Furthermore, Auschwitz Jewish Center Foundation is committed to broader awareness-raising, prevention, and advocacy work within families, schools, communities, and national authorities to promote the protection of children’s rights.

The UNCRC provides an international framework outlining children’s rights to protection from abuse and neglect (article 19), discrimination (article 2), and different forms of exploitation (articles 32-36); special consideration is given to children deprived of parental care (article 20), refugee children (article 22), children at risk of developing a drug habit (article 33), children who are deprived of their liberty (articles 37, 40), children in situations of armed conflict (article 38, 40).

Auschwitz Jewish Center Foundation further recognizes the importance of children’s participation, empowering girls and boys to speak up against all forms of abuse, acting as agents of self-protection and the protection of their peers.


Goals of the Child Protection Policy

This policy aims at:

– Preventing cases of child abuse and reducing the number of incidents (child-to-child, adult-to-child) in families, communities, or educational institutions where Auschwitz Jewish Center Foundation may interact with children.

– Making children aware of their rights and their active role in child protection.

– Informing children, co-workers, board members, family, school, and community members, volunteers, and partners (sponsors, journalists, national, and local authorities, etc.) about the Child Protection Policy and related procedures (awareness, prevention, reporting, responding).

– Encouraging co-workers directly involved with children to apply the skills needed to contribute to each child’s development and protection.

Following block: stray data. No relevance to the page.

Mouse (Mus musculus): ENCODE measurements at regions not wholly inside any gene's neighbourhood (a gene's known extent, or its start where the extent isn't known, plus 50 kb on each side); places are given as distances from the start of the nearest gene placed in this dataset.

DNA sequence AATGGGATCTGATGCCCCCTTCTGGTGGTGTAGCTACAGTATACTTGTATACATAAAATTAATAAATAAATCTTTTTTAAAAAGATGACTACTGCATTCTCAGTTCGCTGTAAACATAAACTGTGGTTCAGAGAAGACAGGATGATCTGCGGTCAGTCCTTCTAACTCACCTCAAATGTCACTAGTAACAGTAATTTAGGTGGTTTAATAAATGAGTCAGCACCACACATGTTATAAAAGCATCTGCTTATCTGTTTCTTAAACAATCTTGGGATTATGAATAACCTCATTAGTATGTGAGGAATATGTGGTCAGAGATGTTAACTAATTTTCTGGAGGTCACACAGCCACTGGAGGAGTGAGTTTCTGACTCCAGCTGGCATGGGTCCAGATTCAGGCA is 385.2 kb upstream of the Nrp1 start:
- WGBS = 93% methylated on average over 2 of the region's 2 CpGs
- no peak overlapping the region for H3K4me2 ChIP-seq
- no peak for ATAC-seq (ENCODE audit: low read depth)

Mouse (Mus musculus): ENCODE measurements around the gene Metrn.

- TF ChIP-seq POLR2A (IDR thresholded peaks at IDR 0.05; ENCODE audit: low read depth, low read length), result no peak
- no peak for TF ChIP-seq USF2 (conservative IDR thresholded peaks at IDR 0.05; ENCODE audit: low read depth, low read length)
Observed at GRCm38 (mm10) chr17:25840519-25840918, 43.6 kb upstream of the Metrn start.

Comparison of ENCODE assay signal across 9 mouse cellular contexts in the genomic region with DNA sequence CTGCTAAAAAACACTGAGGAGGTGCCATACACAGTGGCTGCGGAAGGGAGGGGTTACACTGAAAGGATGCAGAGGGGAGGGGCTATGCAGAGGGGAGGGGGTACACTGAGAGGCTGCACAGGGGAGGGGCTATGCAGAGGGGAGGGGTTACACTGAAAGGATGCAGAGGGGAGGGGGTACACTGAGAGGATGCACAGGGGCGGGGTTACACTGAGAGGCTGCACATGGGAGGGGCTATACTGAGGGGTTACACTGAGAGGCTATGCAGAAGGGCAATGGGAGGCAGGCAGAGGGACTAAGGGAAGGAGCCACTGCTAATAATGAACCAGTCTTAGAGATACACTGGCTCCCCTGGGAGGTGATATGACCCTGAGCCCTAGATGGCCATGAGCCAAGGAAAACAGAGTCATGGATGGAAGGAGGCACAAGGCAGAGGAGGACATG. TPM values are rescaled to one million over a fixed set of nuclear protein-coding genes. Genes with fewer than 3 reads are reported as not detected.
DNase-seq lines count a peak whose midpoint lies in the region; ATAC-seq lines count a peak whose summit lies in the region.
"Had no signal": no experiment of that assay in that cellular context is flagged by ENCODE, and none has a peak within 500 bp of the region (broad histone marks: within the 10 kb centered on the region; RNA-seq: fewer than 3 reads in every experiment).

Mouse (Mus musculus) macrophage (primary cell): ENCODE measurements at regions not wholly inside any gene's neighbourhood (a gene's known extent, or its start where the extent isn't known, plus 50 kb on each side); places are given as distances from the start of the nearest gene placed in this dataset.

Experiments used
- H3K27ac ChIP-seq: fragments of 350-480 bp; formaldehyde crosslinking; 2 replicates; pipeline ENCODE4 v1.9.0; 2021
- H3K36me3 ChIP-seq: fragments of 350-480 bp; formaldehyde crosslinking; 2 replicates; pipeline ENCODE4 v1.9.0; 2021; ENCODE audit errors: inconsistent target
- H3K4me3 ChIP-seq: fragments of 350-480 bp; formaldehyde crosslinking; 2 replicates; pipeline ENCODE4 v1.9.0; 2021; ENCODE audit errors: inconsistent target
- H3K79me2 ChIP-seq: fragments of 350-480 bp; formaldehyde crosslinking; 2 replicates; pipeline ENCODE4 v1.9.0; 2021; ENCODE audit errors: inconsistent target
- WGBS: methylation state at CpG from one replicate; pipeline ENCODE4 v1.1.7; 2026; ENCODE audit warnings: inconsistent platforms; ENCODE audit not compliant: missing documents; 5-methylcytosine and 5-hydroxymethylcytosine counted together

– Ensuring that all co-workers have the working conditions needed to contribute to each child’s development and protection.

– Fostering open and honest discussions on child abuse in national meetings and workshops in all programmes and facilities amongst all stakeholders (children, young adults, and their families, Executive Board, board members, staff, subcontractors, etc.)

– Putting in place fair, secure, and transparent reporting channels in all types of programmes that guarantee the right of stakeholders (children, parents, staff) to be heard.

– Forming an active network of protection so that all children and adults in our sphere of influence are safe and protected. Within and across all co-workers and partners, we strive together for the protection of children.


What is Child Abuse? – Definitions and terminology

Definitions of the four main categories of abuse:

Physical Abuse is the actual or potential physical harm caused by an action or lack of action, which is reasonably within the control of the parent or person in a position of responsibility, power, or trust. Physical abuse may involve hitting, spanking, shaking, throwing, poisoning, burning or scalding, drowning, and suffocating. It can also mean causing physical harm to a child by fabricating the symptoms of, or deliberately causing ill health to, a child. The incidents may be single or repeated.

Sexual Abuse is evidenced by an activity between a child and an adult or another child who by age or development is in a relationship of responsibility, trust, or power; the activity being intended to gratify or satisfy the needs of the other person. Child sexual abuse involves forcing or enticing a child to take part in sexual activities, whether the child is aware of what is happening or not. The activities may involve physical contact and penetrative or non-penetrative acts. This may also include involving children in looking at, or in the production of, pornographic material or encouraging children to behave in sexually inappropriate ways.